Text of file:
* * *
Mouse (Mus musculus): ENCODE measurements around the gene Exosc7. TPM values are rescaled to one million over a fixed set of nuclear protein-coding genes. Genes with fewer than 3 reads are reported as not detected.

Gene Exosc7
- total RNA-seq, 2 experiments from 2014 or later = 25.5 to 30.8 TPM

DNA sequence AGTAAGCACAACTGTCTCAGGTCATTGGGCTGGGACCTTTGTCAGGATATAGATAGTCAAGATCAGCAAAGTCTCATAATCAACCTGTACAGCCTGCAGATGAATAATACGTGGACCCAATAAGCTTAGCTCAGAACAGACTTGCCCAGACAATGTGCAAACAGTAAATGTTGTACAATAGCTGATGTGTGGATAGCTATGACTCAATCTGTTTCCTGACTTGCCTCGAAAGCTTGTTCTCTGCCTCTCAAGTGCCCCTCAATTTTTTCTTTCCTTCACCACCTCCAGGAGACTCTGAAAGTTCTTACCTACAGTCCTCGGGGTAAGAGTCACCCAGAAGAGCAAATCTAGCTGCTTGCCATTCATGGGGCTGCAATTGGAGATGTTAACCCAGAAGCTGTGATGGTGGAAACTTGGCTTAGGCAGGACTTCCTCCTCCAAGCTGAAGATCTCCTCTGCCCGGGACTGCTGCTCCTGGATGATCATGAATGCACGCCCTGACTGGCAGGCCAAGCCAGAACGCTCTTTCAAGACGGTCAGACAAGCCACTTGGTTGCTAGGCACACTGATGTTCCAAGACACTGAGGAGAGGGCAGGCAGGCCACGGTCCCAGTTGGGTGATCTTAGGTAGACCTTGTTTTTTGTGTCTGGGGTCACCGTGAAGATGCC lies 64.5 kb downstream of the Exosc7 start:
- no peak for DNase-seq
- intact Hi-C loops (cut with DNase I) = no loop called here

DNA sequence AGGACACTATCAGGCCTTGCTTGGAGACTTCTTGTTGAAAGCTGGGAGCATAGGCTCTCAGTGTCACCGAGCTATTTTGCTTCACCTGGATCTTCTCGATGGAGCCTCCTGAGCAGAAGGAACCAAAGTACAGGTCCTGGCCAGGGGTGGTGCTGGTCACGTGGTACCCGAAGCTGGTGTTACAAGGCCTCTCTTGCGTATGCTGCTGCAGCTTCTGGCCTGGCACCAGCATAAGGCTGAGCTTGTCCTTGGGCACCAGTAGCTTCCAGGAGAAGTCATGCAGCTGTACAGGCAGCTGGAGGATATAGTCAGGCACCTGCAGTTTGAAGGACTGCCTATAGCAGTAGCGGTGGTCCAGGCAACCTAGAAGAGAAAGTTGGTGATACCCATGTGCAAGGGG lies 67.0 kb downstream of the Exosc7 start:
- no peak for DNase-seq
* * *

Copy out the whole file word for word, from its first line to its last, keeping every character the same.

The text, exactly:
Mouse (Mus musculus): ENCODE measurements around the gene Exosc7. TPM values are rescaled to one million over a fixed set of nuclear protein-coding genes. Genes with fewer than 3 reads are reported as not detected.

Gene Exosc7
- total RNA-seq, 2 experiments from 2014 or later = 25.5 to 30.8 TPM

DNA sequence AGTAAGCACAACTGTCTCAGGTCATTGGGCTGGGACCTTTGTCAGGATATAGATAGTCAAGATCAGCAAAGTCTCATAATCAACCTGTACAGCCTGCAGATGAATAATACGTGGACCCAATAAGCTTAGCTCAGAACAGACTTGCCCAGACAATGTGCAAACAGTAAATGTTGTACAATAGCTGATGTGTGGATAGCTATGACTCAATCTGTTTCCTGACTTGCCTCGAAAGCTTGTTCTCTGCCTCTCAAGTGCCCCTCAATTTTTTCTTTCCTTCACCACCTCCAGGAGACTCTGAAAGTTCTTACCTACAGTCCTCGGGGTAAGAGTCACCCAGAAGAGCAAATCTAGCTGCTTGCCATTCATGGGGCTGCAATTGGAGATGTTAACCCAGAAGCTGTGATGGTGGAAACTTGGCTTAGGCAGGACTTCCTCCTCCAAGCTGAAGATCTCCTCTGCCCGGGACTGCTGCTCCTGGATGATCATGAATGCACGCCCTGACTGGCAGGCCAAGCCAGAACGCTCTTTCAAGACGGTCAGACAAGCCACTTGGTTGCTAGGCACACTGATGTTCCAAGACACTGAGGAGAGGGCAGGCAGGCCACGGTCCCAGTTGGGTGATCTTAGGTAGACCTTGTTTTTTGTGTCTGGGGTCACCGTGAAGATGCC lies 64.5 kb downstream of the Exosc7 start:
- no peak for DNase-seq
- intact Hi-C loops (cut with DNase I) = no loop called here

DNA sequence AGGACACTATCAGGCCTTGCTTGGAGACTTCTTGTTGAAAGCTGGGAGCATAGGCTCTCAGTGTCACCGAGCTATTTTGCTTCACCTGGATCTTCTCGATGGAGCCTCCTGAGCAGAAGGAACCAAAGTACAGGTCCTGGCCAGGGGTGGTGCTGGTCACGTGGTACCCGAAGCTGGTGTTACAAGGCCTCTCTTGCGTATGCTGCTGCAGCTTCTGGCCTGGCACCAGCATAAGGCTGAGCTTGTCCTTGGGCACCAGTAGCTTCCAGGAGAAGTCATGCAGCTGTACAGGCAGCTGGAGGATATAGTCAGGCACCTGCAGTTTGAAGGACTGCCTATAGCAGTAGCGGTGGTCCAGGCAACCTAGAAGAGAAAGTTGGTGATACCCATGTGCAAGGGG lies 67.0 kb downstream of the Exosc7 start:
- no peak for DNase-seq